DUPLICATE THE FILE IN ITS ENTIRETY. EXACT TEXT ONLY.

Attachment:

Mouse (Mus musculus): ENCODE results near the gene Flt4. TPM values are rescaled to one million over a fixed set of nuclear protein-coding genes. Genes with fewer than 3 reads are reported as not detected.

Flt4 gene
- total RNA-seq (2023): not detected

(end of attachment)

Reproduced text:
Mouse (Mus musculus): ENCODE results near the gene Flt4. TPM values are rescaled to one million over a fixed set of nuclear protein-coding genes. Genes with fewer than 3 reads are reported as not detected.

Flt4 gene
- total RNA-seq (2023): not detected